Anniversary Deaths…

800 years since the death of Al-Malik ab-Adil/Saphadin/Saif al-Din, brother of Saladin*,  in 1218

And my poetry book informs me it’s 330 years since the death of John Bunyan.

Henry Moore died exactly 32 years ago in 1986.

21 years since the death of Diana, Princess of Wales.

Why the obsession with death? And what does it matter?

Put simply, it’s where we’re all heading…but who will remember us when we’re gone and merely held, captured in photographs and fast-fading memory?


Some months of emotional family matters (not deaths thank goodness) and an acute awareness of the fragility of life…

Looking back over previous August blog posts the reader will note no blackberries this year!

I’ve been far too busy, although a couple of weeks ago I picked a dozen and pressed them on my tongue; that evocative taste sent me on a time traveller’s journey!

The garden apples await their partner so I’d better get on and allocate some weekend time to gather summer’s bounty.  To say good bye to August and not experience blackberry and apple is surely sinful?

Part 2.

* Saladin’s brother: I don’t recall much about the bro but do have memory of learning the name Saladin in the “Ladybird Years”, that is when my primary school reading selection was drawn from that famous book series.  I’m certain it was the one about the Richard the Lionheart and the Crusades; from memory, Richard was taken ill and Saladin nursed him and gave him “sherbet” to drink.

That “sherbet” was, in fact, the sugar which the returning Crusaders brought back with them as a precious “spice”.  That first sugar was also considered a medicinal materia medica for many generations….sweetness hid the bitterness of poison and poisonous plants which sometimes possessed therapeutic claims, and often scientific medicine before it was formerly identified as such.

In the period of Saladin Arab medicine was far superior to anything Europe could offer.  My Ladybird book was clear in that Richard was cured by Saladin’s doctors.  That surely is sufficient proof that the book was worth reading?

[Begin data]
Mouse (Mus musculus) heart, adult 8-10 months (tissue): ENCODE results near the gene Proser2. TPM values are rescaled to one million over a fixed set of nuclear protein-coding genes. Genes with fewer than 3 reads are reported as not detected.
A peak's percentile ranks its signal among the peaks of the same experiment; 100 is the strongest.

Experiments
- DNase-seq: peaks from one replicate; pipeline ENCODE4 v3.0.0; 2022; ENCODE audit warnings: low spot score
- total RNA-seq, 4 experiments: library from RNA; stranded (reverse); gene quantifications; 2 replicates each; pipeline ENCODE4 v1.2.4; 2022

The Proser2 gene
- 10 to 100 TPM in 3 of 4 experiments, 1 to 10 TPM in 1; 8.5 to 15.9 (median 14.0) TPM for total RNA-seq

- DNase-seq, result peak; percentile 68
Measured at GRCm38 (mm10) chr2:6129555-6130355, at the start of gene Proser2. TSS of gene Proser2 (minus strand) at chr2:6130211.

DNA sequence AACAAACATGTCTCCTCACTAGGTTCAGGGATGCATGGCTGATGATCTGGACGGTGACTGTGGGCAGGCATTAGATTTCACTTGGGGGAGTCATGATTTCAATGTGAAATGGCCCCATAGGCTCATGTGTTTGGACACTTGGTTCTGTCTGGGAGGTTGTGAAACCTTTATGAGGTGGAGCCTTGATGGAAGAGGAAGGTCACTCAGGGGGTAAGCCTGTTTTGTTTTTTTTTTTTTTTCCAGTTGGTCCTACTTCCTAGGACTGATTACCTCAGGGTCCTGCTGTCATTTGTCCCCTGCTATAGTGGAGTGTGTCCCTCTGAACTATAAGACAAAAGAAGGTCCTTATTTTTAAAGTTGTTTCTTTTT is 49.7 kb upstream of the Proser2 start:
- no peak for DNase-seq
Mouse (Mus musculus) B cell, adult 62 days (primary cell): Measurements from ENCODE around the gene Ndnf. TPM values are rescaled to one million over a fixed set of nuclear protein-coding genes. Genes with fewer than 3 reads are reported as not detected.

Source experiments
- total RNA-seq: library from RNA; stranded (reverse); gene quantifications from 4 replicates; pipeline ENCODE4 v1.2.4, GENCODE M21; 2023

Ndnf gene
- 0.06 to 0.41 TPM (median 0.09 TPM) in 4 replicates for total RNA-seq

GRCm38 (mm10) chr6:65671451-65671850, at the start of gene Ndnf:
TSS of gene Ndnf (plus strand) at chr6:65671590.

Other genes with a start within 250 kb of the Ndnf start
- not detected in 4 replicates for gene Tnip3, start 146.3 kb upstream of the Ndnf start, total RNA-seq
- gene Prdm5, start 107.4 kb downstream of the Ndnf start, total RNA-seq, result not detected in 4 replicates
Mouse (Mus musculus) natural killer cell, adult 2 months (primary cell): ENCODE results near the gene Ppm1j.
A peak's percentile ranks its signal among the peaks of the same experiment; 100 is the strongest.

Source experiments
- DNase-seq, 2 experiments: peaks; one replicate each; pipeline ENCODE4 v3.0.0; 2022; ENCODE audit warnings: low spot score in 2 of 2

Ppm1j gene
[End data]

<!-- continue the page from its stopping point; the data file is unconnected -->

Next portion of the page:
As I type I’m reminded of another link to that same school; we listened to John Bunyan’s “Pilgrim’s Progress” via the BBC School’s Radio broadcast.  Memory is telling me that we did our sewing at the same time.  Knowing what I do about education and classroom management, that seems quite enlightened for a C of E primary in 1970.  As religious input, it never affected me the way my enforced Roman Catholicism did which had been compulsory from age 8 in the army schools system.  I recall that the voice delivering the story was gentle despite the horrors of “The Slough of Despond”!

My encounter with Henry Moore was much later when I discovered that the design studio where my father had worked at the age of 18 had also offered work to this famous artist, as well Jean Cocteau and Matisse, although I’m not sure if the two Frenchmen ever actually entered that Bond Street establishment!

As for Diana, Princess of Wales….they say everyone knows where they were when they heard the news of her death.  Yes, I can picture our home above the laundrette and recall the shock of the news and its tragic waste; I recall my sadness for her two young sons.  The public expression of grief at the time was a turning point for many, although some of us believe there should be the same sense of outrage for the suffering of the living.

Hopefully, experiencing the death of a loved one teaches us to value life and all it might offer, from the simplest pleasures to great moments of achievement and even meetings with great people.  Value the moment when the rose blooms and sends its scent, when  blackberries ripen and stain, when that piece of work is completed, or when standing in the crushing crowd enjoying an exhilarating gig…or listening to a brilliant speaker.  The moment is precious; it is life itself.























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